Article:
PNA Medical Corner: Advances in Detecting Adenomas in Cushing’s Disease

LonserThis month the PNA Medical Corner showcases a study co-authored by a member of the PNA, Dr. Russell Lonser, a neurosurgeon with Ohio State University Wexner Medical Center in Columbus, Ohio. The study finds that corticotropin-releasing hormone (CRH) can improve F-FDG-PET detection of pituitary tumors in people with Cushing’s disease.

Abstract:

Endocrine. 2019 May 6. doi: 10.1007/s12020-019-01944-7. [Epub ahead of print]

CRH stimulation improves 18F-FDG-PET detection of pituitary adenomas in Cushing's disease.
Boyle J1,2, Patronas NJ3, Smirniotopoulos J4, Herscovitch P5, Dieckman W5, Millo C5, Maric D6, Chatain GP7, Hayes CP8, Benzo S8, Scott G8, Edwards N8, Ray Chaudhury A8, Lodish MB9, Sharma S10, Nieman LK11, Stratakis CA9, Lonser RR12, Chittiboina P13,14.

1 Neurosurgery Unit for Pituitary and Inheritable Diseases, National Institute of Neurological Diseases and Stroke, Bethesda, MD, USA.
2 University of Illinois College of Medicine at Peoria, Peoria, IL, USA.
3 Diagnostic Radiology, Warren Grant Magnuson Clinical Center, National Institutes of Health, Bethesda, MD, USA.
4 Department of Radiology, George Washington University, Washington, DC, USA.
5 Department of Positron Emission Tomography, Warren Grant Magnuson Clinical Center, National Institutes of Health, Bethesda, MD, USA.
6 Flow Cytometry Core Facility, National Institute of Neurologic Diseases and Stroke, Bethesda, MD, USA.
7 Surgical Neurology Branch, National Institute of Neurological Disorders and Stroke, Bethesda, MD, USA.
8 Department of Neurosurgery, University of Colorado, Denver, CO, USA.
9 Section on Endocrinology and Genetics, Pediatric Endocrinology Inter-Institute Training Program, Eunice Kennedy Shriver National Institute of Child Health and Human Development, Bethesda, MD, USA.
10 Pituitary Endocrinology Section, MedStar Washington Hospital Center, Washington, DC, USA.
11 Diabetes, Endocrinology and Obesity Branch, National Institute of Diabetes and Digestive and Kidney Diseases, Bethesda, MD, USA.
12 Department of Neurological Surgery, The Ohio State University, Columbus, OH, USA.
13 Neurosurgery Unit for Pituitary and Inheritable Diseases, National Institute of Neurological Diseases and Stroke, Bethesda, MD, USA. [email protected]
14 Department of Neurosurgery, University of Colorado, Denver, CO, USA. [email protected]

Abstract

OBJECTIVE:

In MRI-negative cases Cushing's disease (CD), surgeons perform a more extensive exploration of the pituitary gland, with fewer instances of hormonal remission. 18F-fluoro-deoxy-glucose (18F-FDG) positron emission tomography (PET) has a limited role in detecting adenomas that cause CD (corticotropinomas). Our previous work demonstrated corticotropin-releasing hormone (CRH) stimulation leads to delayed, selective glucose uptake in corticotropinomas. Here, we prospectively evaluated the utility of CRH stimulation in improving 18F-FDG-PET detection of adenomas in CD.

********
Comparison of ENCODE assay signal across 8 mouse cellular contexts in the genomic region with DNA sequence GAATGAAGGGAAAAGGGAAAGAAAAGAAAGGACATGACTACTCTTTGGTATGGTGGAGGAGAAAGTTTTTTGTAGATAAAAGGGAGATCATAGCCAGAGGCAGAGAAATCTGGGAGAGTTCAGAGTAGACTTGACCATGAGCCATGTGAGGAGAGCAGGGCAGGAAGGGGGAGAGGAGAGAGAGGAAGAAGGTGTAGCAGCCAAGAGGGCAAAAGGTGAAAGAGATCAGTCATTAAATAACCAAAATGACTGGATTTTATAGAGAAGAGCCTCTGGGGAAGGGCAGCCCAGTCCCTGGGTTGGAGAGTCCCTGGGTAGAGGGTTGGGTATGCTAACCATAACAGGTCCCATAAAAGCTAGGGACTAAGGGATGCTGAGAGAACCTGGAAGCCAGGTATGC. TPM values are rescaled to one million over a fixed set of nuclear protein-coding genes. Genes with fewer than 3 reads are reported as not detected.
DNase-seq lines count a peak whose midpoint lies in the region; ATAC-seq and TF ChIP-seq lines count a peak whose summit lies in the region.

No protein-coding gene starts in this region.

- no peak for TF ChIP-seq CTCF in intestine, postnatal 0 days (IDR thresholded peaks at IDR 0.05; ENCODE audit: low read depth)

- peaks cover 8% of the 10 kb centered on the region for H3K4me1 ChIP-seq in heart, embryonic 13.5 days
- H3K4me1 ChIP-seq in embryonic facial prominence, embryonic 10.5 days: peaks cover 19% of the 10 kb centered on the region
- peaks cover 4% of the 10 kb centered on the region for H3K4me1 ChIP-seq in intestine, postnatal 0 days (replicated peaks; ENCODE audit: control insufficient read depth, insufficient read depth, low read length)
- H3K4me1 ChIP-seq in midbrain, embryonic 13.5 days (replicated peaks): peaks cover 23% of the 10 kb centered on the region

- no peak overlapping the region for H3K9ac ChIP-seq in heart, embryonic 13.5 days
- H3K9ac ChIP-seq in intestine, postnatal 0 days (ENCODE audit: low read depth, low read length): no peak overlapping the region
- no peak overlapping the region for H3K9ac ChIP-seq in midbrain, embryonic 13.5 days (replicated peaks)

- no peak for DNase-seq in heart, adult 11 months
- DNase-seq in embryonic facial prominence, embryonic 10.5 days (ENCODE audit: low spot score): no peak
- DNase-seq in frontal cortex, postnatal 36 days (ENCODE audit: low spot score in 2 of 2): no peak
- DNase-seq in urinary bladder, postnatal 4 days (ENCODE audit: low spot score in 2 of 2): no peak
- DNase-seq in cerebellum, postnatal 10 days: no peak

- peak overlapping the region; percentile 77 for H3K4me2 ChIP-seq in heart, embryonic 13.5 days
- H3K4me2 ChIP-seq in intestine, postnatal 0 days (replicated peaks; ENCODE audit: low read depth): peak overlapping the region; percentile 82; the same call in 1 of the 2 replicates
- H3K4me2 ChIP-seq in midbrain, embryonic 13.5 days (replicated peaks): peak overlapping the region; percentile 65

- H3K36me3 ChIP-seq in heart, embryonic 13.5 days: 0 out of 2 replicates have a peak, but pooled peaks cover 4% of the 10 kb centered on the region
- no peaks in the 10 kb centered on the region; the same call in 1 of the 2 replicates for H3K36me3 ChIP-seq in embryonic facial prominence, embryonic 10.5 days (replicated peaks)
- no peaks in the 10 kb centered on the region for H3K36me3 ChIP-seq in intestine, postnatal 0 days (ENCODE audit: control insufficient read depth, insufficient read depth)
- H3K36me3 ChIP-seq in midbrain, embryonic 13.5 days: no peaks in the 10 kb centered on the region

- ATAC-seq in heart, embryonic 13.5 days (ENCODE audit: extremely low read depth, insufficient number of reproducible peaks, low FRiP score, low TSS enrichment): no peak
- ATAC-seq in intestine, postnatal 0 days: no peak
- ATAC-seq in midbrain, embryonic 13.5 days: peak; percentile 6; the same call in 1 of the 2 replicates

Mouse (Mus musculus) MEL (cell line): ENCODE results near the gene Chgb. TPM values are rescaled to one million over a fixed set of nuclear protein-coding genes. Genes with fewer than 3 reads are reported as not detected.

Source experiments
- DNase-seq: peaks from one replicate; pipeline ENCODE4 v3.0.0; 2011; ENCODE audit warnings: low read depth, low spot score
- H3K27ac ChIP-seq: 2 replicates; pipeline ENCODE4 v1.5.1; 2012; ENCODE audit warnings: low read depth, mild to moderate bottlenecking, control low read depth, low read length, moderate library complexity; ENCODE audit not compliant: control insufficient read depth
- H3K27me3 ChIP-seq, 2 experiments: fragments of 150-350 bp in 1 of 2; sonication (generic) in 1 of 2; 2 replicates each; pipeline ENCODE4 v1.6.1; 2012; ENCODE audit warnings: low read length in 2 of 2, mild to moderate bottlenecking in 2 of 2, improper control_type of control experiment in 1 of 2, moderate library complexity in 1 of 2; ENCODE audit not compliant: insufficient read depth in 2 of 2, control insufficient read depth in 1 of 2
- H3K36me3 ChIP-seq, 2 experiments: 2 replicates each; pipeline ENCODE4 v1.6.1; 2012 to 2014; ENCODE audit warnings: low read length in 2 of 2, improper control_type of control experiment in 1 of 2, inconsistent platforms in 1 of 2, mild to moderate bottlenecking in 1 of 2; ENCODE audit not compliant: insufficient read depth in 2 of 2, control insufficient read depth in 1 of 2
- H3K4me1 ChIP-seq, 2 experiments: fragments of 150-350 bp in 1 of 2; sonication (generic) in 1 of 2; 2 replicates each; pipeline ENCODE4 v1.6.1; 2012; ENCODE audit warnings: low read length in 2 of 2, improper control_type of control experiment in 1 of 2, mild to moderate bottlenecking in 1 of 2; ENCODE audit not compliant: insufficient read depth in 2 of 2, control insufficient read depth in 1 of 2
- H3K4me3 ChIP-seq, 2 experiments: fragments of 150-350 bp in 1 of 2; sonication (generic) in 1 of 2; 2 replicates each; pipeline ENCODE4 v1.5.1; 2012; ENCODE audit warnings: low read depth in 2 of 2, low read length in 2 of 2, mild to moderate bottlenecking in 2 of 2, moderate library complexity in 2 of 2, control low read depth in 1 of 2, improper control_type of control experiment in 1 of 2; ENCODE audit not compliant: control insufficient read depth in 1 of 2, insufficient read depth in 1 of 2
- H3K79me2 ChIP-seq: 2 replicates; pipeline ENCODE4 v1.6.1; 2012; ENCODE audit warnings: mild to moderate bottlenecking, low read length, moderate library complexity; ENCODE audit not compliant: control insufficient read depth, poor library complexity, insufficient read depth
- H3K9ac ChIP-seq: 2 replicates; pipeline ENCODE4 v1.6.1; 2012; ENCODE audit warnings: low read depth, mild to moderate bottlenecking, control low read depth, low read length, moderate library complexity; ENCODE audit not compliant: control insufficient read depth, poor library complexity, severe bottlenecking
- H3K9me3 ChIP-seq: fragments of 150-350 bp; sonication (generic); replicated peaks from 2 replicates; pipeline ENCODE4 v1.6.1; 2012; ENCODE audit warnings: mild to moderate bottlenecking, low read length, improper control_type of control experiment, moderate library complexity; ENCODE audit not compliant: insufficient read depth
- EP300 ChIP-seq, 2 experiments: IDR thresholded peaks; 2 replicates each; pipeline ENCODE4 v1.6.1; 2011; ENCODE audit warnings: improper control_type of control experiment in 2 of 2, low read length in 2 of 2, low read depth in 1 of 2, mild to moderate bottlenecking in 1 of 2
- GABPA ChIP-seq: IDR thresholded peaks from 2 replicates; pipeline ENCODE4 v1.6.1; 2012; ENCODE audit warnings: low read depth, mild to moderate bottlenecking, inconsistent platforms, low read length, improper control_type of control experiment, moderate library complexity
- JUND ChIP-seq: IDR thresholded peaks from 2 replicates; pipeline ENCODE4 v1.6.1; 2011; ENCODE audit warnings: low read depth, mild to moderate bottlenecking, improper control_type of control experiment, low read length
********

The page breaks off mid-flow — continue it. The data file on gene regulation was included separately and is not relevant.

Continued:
METHODS:

Subjects with a likely diagnosis of CD (n = 27, 20 females) each underwent two 18F-FDG-PET studies [without and with ovine-CRH (oCRH) stimulation] on a high-resolution PET platform. Standardized-uptake-values (SUV) in the sella were calculated. Two blinded neuroradiologists independently read 18F-FDG-PET images qualitatively. Adenomas were histopathologically confirmed, analyzed for mutations in the USP8 gene and for glycolytic pathway proteins.

RESULTS:

The mean-SUV of adenomas was significantly increased from baseline (3.6 ± 1.5) with oCRH administration (3.9 ± 1.7; one-tailed p = 0.003). Neuroradiologists agreed that adenomas were visible on 21 scans, not visible on 26 scans (disagreed about 7, kappa = 0.7). oCRH-stimulation led to the detection of additional adenomas (n = 6) not visible on baseline-PET study. Of the MRI-negative adenomas (n = 5), two were detected on PET imaging (one only after oCRH-stimulation). USP8 mutations or glycolytic pathway proteins were not associated with SUV in corticotropinomas.

CONCLUSIONS:

The results of the current study suggest that oCRH-stimulation may lead to increased 18F-FDG uptake, and increased rate of detection of corticotropinomas in CD. These results also suggest that some MRI invisible adenomas may be detectable by oCRH-stimulated FDG-PET imaging.

CLINICAL TRIAL INFORMATION:

18F-FDG-PET imaging with and without CRH stimulation was performed under the clinical trial NIH ID 12-N-0007 (clinicaltrials.gov identifier NCT01459237). The transsphenoidal surgeries and post-operative care was performed under the clinical trial NIH ID 03-N-0164 (clinicaltrials.gov identifier NCT00060541).

KEYWORDS:

CRH; Cushing’s disease; PET imaging; Pituitary adenoma; Secretagogue; Transsphenoidal surgery
PMID:31062234
DOI:10.1007/s12020-019-01944-7

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